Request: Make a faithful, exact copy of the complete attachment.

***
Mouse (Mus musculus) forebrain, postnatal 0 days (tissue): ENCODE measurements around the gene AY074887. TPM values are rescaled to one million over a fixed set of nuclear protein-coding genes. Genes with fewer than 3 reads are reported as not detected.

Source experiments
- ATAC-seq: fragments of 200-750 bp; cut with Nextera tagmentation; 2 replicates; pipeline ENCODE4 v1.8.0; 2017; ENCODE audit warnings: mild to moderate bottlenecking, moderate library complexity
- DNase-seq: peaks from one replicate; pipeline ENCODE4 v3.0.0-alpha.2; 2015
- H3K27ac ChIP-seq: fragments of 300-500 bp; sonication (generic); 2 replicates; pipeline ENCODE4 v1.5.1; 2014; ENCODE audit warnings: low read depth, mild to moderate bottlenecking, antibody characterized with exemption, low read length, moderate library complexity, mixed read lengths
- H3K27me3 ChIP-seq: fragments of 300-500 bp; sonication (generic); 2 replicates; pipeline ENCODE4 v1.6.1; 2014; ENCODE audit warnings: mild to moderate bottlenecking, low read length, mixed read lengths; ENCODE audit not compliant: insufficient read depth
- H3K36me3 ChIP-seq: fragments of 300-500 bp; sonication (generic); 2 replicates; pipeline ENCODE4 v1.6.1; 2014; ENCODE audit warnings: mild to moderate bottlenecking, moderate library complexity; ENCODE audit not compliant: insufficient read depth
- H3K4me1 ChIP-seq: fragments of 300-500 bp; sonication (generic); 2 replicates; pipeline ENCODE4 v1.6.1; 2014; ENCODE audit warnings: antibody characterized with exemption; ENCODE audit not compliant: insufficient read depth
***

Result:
Mouse (Mus musculus) forebrain, postnatal 0 days (tissue): ENCODE measurements around the gene AY074887. TPM values are rescaled to one million over a fixed set of nuclear protein-coding genes. Genes with fewer than 3 reads are reported as not detected.

Source experiments
- ATAC-seq: fragments of 200-750 bp; cut with Nextera tagmentation; 2 replicates; pipeline ENCODE4 v1.8.0; 2017; ENCODE audit warnings: mild to moderate bottlenecking, moderate library complexity
- DNase-seq: peaks from one replicate; pipeline ENCODE4 v3.0.0-alpha.2; 2015
- H3K27ac ChIP-seq: fragments of 300-500 bp; sonication (generic); 2 replicates; pipeline ENCODE4 v1.5.1; 2014; ENCODE audit warnings: low read depth, mild to moderate bottlenecking, antibody characterized with exemption, low read length, moderate library complexity, mixed read lengths
- H3K27me3 ChIP-seq: fragments of 300-500 bp; sonication (generic); 2 replicates; pipeline ENCODE4 v1.6.1; 2014; ENCODE audit warnings: mild to moderate bottlenecking, low read length, mixed read lengths; ENCODE audit not compliant: insufficient read depth
- H3K36me3 ChIP-seq: fragments of 300-500 bp; sonication (generic); 2 replicates; pipeline ENCODE4 v1.6.1; 2014; ENCODE audit warnings: mild to moderate bottlenecking, moderate library complexity; ENCODE audit not compliant: insufficient read depth
- H3K4me1 ChIP-seq: fragments of 300-500 bp; sonication (generic); 2 replicates; pipeline ENCODE4 v1.6.1; 2014; ENCODE audit warnings: antibody characterized with exemption; ENCODE audit not compliant: insufficient read depth